“Adam, this is wicked,” one of the boys, who had the sort of face that suggested his fingers were constantly sticky, said. “London is so much cooler than Tadfield.”

From slightly behind the others, the quieter boy adjusted his spectacles and piped up, “I don’t know, Brian. Tadfield just feels so much safer than London. What if we get robbed or something? Our parents wouldn’t like that.”

“Don’t be such a worrywart, Wensleydale,” the lone girl of the group said. Her voice was brash and authoritative. “Besides, that’s assuming you even have anything worth taking.”

Adam watched the entire scene unfold with bright eyes and a small smile on his face; it was the happiest Crowley had seen him since he’d first set foot in the shop. “I missed you guys.”

From the little Crowley could follow of their lightning-fast conversational dynamic, he gathered that the kids referred to their group as “the Them”* and that they were some sort of child…gang? Their main hobbies seemed to include playing in the woods, following rules that Adam made up (which only provided further evidence for Crowley’s belief that Adam was the most frightening child on Earth, and perhaps the spawn of Satan), and terrorizing the adults in Tadfield. After around fifteen minutes of these feral children roaming around his shop, Crowley decided to restore some order to his business; some of the other customers were starting to stare, and a couple had even left already as a result of the chaos.

“Could you all just shut up for a moment?” he barked. When the four children looked at him with sad eyes, he coughed and lowered his voice. “Is there something I can help you with, or are you just going to continue bothering my customers as you please?”

The kids looked at one another and shrugged. Crowley frowned as he noticed there were only three of them now. The last one, Wensleydale, was currently—

“Excuse me, mister, can I have this one?” Wensleydale held up a small fig tree and gazed at in admiration. “She’s a beauty.”

“How do you know it’s a girl plant?” Pepper reached out and yanked the pot out of Wensleydale’s hands. “That’s just sexist.”

Almost as soon as Pepper gained possession of said plant, Brian stole it from her and lifted it up into the air. “Hey, Wensleydale! Catch!”

Crowley watched in what felt like slow motion as Brian raised his arm, cocked it, and launched the potted plant towards the other boy. It sailed through the air, spinning a few times before landing on the ground with a crash as Wensleydale dodged out of the way to avoid being hit. Soil spilled out into a sad heap onto the newly cleaned floors, much to Crowley’s anguish.

“Oh, for fuck’s sake.”

“Woah, neat. I wanna try next!” Adam, who had been watching the entire scene unfold with all the calmness of a monk, suddenly decided he wanted in on the action, as he picked up a plant and hurled it towards Brian.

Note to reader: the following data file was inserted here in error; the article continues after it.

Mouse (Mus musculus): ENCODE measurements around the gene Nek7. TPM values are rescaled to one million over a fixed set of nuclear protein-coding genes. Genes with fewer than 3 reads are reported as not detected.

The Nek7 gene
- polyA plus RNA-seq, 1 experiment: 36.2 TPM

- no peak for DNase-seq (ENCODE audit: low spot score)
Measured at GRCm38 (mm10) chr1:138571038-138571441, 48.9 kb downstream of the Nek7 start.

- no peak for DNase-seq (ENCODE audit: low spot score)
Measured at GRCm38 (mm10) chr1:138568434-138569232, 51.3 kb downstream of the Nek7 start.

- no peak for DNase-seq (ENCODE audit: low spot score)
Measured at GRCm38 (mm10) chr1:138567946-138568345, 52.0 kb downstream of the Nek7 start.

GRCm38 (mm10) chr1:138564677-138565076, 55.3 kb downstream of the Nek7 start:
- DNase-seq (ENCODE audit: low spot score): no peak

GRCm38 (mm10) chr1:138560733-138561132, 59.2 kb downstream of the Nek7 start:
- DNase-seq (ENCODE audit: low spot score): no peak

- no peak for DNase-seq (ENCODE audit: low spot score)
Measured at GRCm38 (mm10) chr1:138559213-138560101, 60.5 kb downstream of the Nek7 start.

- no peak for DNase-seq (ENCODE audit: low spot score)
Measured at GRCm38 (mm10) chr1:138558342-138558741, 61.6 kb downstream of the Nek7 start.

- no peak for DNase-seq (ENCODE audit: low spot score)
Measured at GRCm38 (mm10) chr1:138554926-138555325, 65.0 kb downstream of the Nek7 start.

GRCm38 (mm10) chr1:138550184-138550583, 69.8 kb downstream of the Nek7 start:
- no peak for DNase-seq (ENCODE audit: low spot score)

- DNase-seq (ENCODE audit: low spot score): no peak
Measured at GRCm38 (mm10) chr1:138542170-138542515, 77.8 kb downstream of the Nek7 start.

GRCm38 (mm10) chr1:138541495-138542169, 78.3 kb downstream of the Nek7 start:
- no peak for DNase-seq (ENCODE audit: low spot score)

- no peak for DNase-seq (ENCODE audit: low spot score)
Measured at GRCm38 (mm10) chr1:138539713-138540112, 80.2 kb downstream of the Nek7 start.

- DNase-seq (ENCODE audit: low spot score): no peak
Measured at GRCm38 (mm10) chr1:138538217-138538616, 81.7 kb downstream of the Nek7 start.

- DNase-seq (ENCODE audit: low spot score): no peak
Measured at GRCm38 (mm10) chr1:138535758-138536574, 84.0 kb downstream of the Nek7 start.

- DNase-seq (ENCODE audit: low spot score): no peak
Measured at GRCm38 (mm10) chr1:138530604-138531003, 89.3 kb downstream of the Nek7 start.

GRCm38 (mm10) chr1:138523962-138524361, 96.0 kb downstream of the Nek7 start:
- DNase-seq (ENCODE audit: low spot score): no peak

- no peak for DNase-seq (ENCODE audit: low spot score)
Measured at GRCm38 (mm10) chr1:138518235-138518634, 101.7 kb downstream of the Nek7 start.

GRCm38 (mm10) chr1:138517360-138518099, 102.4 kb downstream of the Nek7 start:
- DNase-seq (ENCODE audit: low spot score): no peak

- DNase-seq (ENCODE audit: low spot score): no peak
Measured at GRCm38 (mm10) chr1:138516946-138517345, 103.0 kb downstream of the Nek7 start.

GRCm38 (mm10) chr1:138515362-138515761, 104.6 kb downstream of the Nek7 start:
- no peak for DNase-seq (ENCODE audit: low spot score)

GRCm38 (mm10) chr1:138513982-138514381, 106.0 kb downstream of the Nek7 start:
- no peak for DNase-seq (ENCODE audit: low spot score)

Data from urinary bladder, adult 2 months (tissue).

Crowley lunged forward. “No, goddammit, stop that!”

It was too late; Brian surprisingly had managed to catch the plant in his grasp, but only for a moment before it slipped from his hands and suffered the same fate as the fig tree before it. The kids cheered and clapped in delight, then scampered around the shop looking for more things to throw. By now, nearly all his other customers had been chased away by the renegade children, who paid no mind to Crowley’s outbursts. In fact, Adam seemed to delight in the chaos around him, grinning wildly as he watched his friends run amok.

Crowley decided he’d had enough—this was his shop, dammit. Just as Pepper had a plant lifted in the air to presumably smash on the ground, Crowley snatched it from her hands.

“This is a place of business, not a fucking playground. Stop touching my merchandise, or…or I’m calling your parents.”

The kids fell silent. Adam studied him for a moment. Then, a slow, terrible, wicked grin crossed his face as he looked at Crowley.

“Hey guys, I think I thought of a new game we can play,” he said, “where we take over the shop for the day, and I’ll be the boss instead. How does that sound?”

“What in the bloody—”

The kids’ cheering drowned out Crowley’s protests.

“What’s your first order as boss?” Wensleydale asked Adam.

Adam looked at Crowley again. “I think we should play a game of tag,” he said, then pointed at Crowley. “And he’ll be ‘it.’”

As the four children stared down Crowley, appearing like a pack of lions ready to begin a hunt, Crowley had the distinct feeling that his life had spun wildly out of his control. So, he did the only reasonable thing a fully grown adult such as himself could be expected to do in a scenario such as this:

He bolted out the door of his shop and hightailed it across the street into the relative safety of A.Z. Fell’s Fantastic Flowers.


Aziraphale, by all accounts, had been enjoying a rather pleasant Saturday. Business was slow that morning, so he’d spent a half hour or so perusing a copy of Leaves of Grass while sipping his morning tea. Then he’d taken it upon himself to take care of some flowers he knew needed a good watering. He was leisurely inspecting his inventory when Crowley arrived to interrupt his fragile peace somewhere around ten, flinging the door open with a bang as he barreled over Aziraphale in his haste to get inside.